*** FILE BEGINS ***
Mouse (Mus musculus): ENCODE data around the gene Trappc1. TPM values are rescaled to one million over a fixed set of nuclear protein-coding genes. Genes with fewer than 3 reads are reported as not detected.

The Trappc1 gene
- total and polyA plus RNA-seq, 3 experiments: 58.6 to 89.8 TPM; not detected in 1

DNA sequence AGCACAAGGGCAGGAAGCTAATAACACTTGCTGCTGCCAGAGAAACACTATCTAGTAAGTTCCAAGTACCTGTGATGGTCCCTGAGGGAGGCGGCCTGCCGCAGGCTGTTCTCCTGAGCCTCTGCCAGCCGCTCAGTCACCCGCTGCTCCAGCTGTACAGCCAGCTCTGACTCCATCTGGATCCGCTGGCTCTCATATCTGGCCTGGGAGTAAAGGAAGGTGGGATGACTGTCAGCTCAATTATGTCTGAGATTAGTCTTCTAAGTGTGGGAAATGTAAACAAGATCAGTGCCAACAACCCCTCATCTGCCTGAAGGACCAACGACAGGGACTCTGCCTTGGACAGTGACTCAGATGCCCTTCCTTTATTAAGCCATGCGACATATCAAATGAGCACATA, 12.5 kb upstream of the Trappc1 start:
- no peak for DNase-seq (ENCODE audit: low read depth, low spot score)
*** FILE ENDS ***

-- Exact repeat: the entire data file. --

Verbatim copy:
Mouse (Mus musculus): ENCODE data around the gene Trappc1. TPM values are rescaled to one million over a fixed set of nuclear protein-coding genes. Genes with fewer than 3 reads are reported as not detected.

The Trappc1 gene
- total and polyA plus RNA-seq, 3 experiments: 58.6 to 89.8 TPM; not detected in 1

DNA sequence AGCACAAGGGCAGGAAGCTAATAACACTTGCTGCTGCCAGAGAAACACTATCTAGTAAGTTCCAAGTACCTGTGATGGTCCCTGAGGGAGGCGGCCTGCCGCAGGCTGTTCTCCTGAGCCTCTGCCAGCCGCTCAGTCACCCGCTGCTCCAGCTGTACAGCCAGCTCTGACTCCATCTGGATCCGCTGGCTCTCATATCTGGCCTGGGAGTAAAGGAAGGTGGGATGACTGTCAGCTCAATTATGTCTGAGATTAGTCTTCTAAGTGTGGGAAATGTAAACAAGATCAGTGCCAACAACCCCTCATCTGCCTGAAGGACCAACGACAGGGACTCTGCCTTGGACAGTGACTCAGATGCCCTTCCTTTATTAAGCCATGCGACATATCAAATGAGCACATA, 12.5 kb upstream of the Trappc1 start:
- no peak for DNase-seq (ENCODE audit: low read depth, low spot score)